Time For God: June 14

Written by Paul Beckingham

Focus: Genesis 6:5
Then the Lord saw that the wickedness of man was great in the earth, and that every intent of the thoughts of his heart was only evil continually.
 
Reflect:
The apple is implicated again! We are told that Sir Isaac Newton received an insight—the Universal Law of Gravitation—while sitting beneath an apple tree. Did the apple fall on his head, or did he merely observe its fall nearby? We may never know.

The results of the falling apple are, however, very clear. Sir Isaac observed the apple falling at an accelerating speed. He deduced that a force was acting upon it to cause it to accelerate. That force—we call it gravity—reached to the top of the tree. If so high, it might reach even higher, even to the moon. Perhaps then, a gravitational force is the energy required to push the moon about the earth. And thus his law (far more complex than described here!) was born.  
 
Popular accounts of stealing forbidden fruit from the tree of the knowledge of good and evil, name the apple as the fruit. Thus sin entered our world. Its resultant evil has fractured God’s good world. From the top of a tree, Newton’s apple falls with gravity’s accelerating speed. Sin’s gravitational pull reaches to the highest to bring everything down to the lowest place. Sin touches the noblest mind; its total depravity taints all. Everyone—and everything—carries a fatal flaw. Since Adam ate Eve’s apple, every intent of the thoughts of [the human] heart [is] only evil continually. We truly need God’s rescue plan.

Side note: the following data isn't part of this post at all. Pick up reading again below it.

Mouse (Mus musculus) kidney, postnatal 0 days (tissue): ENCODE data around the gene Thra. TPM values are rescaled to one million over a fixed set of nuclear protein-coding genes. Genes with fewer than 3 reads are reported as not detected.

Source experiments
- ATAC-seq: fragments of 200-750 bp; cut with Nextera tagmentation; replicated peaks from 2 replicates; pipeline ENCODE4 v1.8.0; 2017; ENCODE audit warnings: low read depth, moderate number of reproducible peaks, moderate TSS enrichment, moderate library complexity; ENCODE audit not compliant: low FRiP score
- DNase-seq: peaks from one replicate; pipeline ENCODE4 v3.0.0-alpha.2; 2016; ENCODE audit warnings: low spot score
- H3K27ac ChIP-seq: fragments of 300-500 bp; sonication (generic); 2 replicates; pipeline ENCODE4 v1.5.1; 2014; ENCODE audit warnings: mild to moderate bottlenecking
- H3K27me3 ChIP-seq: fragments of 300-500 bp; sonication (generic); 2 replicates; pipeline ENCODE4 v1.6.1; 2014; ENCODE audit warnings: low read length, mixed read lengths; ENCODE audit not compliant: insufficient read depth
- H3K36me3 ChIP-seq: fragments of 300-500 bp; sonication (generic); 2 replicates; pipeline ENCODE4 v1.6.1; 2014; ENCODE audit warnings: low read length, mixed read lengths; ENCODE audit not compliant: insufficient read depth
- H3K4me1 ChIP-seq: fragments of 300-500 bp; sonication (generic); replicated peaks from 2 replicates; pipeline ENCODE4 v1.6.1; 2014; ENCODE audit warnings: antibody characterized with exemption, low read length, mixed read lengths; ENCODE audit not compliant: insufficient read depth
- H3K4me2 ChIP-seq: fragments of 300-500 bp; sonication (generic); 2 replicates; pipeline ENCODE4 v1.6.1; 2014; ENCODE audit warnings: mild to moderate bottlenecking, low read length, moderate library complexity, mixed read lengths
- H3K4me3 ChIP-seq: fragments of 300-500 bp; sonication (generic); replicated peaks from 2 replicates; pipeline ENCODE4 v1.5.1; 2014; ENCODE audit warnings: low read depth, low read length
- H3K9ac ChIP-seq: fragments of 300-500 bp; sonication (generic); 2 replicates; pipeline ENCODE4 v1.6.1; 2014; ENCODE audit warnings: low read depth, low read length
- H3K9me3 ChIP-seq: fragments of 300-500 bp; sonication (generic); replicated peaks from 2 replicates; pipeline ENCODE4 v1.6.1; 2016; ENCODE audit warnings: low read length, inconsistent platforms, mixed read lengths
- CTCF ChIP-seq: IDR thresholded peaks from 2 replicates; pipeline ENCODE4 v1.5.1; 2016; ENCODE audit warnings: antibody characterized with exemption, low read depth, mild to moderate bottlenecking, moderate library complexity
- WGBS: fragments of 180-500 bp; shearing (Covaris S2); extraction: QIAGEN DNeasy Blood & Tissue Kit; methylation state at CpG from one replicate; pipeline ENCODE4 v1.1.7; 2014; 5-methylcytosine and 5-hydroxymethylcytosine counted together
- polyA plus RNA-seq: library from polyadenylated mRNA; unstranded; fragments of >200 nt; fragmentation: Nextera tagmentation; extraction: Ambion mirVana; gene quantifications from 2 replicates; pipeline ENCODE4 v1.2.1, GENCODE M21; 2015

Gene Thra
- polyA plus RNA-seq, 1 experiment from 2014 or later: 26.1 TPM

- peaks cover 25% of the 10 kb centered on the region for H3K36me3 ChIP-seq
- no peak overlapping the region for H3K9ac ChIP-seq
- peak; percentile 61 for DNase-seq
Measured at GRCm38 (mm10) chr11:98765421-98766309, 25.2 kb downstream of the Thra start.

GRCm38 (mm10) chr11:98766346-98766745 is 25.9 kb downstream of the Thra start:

Newton described a Prayer Telescope. Taking his telescope he could look into space for millions of miles. He said, “But when I lay it aside, go into my room, shut the door, and get down on my knees in earnest prayer, I see more of Heaven and feel closer to the Lord than if I were assisted by all the telescopes on earth.” In prayer, Newton may have discovered an anti-gravity cure. Prayer enables him—and us—to ascend to heaven to know God’s Sovereign presence. Newton urges, Thou art coming to a King, large petitions with thee bring, for His grace and power are such none can ever ask too much.

Prayer lifts us out of the habitual habit of the human heart—its gravitational pull toward evil. Our souls’ enemy strives to keep us from prayer. A busy schedule, a headache or an illness, fatigue and exhaustion, a straying mind or a wayward heart, a rebellious spirit or a friend’s interrupting phone call will each compete with prayer.

Consider:
How is the Lord inviting you to deepen your prayer life? What is your response?

Pray:
Savior, enlarge my faith to ask what I so often dare not ask of You. Father of Light, fill my heart with Your heart’s holy intent. Holy Spirit anoint my thoughts with wisdom, truth, and grace. Oh Master, bend my will to model Your love, that I may serve You ever more faithfully. Amen.
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